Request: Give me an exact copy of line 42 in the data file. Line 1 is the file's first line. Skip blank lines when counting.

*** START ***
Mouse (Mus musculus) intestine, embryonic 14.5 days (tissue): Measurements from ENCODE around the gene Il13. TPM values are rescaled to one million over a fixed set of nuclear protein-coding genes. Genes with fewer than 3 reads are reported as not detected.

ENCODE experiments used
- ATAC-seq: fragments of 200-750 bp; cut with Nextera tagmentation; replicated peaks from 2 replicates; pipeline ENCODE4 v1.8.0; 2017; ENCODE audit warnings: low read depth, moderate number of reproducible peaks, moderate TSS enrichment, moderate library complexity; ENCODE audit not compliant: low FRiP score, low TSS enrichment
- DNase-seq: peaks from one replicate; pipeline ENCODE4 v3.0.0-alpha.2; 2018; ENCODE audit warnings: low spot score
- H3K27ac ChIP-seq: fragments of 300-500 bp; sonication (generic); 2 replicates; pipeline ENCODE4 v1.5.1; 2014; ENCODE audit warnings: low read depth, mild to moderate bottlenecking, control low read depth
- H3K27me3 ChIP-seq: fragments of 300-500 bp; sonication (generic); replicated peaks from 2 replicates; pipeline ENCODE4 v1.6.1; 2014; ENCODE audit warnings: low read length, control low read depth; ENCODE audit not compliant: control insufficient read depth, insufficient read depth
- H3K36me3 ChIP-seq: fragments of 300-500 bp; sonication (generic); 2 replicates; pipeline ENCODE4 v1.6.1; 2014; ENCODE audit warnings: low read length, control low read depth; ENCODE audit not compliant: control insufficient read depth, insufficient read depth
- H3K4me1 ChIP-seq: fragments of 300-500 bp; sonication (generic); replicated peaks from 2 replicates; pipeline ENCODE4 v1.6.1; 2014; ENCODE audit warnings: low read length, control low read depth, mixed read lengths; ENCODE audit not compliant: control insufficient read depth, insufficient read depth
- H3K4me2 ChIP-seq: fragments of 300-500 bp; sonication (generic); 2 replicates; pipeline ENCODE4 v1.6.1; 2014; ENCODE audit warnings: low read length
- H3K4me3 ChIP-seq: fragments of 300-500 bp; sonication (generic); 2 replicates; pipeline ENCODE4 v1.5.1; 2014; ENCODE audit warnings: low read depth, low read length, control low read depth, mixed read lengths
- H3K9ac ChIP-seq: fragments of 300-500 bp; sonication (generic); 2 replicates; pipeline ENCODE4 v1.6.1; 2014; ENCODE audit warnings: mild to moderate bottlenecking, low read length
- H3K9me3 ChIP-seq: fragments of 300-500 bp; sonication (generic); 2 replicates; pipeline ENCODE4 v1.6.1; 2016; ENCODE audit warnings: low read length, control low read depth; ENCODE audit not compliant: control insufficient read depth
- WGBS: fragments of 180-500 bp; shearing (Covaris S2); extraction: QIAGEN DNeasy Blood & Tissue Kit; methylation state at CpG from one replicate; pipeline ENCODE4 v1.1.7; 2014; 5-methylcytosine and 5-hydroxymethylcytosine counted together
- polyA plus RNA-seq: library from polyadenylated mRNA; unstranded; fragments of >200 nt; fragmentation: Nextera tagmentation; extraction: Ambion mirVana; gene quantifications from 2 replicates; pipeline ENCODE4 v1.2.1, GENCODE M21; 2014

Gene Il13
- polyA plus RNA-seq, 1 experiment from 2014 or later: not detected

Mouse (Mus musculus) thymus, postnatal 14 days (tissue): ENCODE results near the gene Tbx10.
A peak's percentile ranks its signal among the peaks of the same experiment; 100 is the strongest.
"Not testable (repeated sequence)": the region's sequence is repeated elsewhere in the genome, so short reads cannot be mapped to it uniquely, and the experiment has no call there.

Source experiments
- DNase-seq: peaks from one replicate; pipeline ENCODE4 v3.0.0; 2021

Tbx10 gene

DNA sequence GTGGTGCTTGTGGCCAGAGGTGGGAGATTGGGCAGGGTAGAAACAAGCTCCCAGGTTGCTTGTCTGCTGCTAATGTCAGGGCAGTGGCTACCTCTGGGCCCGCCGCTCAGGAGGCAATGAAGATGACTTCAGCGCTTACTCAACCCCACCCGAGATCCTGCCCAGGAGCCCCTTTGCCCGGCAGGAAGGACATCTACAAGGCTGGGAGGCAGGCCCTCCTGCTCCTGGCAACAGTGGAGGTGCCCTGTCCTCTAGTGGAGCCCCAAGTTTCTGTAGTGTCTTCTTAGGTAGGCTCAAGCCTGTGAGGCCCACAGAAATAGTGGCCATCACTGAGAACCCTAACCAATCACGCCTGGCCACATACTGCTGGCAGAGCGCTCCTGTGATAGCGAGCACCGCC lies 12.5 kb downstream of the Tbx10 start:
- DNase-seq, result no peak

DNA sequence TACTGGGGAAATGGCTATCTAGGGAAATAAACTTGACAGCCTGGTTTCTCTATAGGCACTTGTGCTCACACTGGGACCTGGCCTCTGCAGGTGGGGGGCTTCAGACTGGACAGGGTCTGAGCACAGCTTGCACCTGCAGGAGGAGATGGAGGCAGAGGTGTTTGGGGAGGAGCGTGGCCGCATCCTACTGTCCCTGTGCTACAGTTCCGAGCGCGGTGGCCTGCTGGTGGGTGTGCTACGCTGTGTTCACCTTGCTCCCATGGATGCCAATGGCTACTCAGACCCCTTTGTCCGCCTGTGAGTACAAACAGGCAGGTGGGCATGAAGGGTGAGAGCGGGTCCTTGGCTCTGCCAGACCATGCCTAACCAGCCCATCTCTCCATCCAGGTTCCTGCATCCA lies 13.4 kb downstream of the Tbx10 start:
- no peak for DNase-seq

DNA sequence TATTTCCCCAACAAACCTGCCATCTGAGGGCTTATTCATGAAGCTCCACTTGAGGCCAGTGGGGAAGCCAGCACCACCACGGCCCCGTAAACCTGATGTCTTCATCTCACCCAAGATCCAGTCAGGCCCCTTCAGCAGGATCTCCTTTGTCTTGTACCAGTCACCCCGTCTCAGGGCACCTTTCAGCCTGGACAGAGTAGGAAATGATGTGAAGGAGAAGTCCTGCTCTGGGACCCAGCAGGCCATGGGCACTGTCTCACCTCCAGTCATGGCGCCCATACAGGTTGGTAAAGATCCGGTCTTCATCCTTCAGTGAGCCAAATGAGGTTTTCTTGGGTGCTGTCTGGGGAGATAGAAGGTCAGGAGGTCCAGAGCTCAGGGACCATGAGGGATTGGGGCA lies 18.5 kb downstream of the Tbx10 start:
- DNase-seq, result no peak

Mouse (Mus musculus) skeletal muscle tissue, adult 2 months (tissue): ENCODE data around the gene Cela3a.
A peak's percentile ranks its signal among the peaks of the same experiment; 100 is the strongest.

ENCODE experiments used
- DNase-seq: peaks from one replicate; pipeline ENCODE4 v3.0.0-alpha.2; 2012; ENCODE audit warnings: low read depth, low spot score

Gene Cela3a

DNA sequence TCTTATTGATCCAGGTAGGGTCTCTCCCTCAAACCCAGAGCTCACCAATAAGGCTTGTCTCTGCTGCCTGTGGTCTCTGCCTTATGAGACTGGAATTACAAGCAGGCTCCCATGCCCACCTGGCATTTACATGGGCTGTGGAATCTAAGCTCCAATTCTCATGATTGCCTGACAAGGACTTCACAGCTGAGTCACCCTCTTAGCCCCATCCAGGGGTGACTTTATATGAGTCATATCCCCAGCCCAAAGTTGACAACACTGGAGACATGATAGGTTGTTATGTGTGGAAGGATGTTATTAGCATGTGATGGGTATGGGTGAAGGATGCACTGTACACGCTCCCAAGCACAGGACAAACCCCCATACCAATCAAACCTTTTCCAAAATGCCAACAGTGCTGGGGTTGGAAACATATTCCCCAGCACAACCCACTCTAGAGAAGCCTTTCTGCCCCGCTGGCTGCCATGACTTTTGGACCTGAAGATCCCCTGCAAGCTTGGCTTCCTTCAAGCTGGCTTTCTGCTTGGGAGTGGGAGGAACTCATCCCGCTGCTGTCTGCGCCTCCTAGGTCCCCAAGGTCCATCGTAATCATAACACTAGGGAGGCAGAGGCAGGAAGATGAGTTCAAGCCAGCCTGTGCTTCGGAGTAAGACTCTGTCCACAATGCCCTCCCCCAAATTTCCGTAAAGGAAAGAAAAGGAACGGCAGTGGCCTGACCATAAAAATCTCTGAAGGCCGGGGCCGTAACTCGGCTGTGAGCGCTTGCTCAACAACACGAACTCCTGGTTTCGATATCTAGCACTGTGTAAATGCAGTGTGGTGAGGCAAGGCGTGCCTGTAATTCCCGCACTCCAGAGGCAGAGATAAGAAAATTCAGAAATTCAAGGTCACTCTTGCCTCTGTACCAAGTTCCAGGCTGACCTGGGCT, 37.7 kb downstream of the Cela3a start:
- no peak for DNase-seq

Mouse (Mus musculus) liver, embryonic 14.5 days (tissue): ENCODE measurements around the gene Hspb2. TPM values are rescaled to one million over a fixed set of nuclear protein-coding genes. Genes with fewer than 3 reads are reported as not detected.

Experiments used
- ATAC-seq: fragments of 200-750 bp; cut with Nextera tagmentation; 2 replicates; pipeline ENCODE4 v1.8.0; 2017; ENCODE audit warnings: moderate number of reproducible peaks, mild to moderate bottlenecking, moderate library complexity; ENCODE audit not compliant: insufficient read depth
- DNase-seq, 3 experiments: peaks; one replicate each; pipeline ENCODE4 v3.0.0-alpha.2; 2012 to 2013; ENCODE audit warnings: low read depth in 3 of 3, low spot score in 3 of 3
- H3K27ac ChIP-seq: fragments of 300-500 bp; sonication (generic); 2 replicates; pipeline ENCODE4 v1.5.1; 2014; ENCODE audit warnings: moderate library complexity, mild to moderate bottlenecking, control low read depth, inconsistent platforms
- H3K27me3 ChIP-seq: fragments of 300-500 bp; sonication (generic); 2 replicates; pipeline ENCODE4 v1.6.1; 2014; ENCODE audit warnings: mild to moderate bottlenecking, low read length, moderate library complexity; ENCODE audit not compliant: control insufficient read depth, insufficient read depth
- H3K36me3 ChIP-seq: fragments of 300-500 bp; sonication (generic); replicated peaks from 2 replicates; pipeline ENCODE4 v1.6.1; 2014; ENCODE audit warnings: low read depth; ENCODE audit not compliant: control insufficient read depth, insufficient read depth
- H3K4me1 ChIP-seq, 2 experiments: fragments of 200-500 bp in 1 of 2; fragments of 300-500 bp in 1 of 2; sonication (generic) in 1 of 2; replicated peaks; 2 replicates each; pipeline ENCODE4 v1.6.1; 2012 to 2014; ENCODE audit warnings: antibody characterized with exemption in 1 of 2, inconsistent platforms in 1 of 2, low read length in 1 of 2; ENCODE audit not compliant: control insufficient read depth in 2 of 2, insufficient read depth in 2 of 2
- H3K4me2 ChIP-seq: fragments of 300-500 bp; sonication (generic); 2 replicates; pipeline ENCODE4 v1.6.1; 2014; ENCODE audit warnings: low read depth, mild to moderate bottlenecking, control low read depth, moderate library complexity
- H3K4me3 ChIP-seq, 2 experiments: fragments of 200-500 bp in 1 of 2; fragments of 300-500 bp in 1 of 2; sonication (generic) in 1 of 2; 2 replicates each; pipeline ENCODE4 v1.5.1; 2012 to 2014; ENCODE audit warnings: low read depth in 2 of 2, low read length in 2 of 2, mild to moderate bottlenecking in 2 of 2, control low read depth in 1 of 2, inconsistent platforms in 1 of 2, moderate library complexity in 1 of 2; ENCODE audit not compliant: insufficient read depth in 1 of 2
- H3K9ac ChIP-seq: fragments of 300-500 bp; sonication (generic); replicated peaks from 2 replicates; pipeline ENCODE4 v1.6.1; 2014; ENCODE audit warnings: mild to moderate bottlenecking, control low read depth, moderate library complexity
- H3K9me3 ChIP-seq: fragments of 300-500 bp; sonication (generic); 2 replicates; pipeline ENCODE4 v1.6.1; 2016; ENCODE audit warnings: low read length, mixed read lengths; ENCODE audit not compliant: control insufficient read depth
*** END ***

- H3K36me3 ChIP-seq: fragments of 300-500 bp; sonication (generic); replicated peaks from 2 replicates; pipeline ENCODE4 v1.6.1; 2014; ENCODE audit warnings: low read depth; ENCODE audit not compliant: control insufficient read depth, insufficient read depth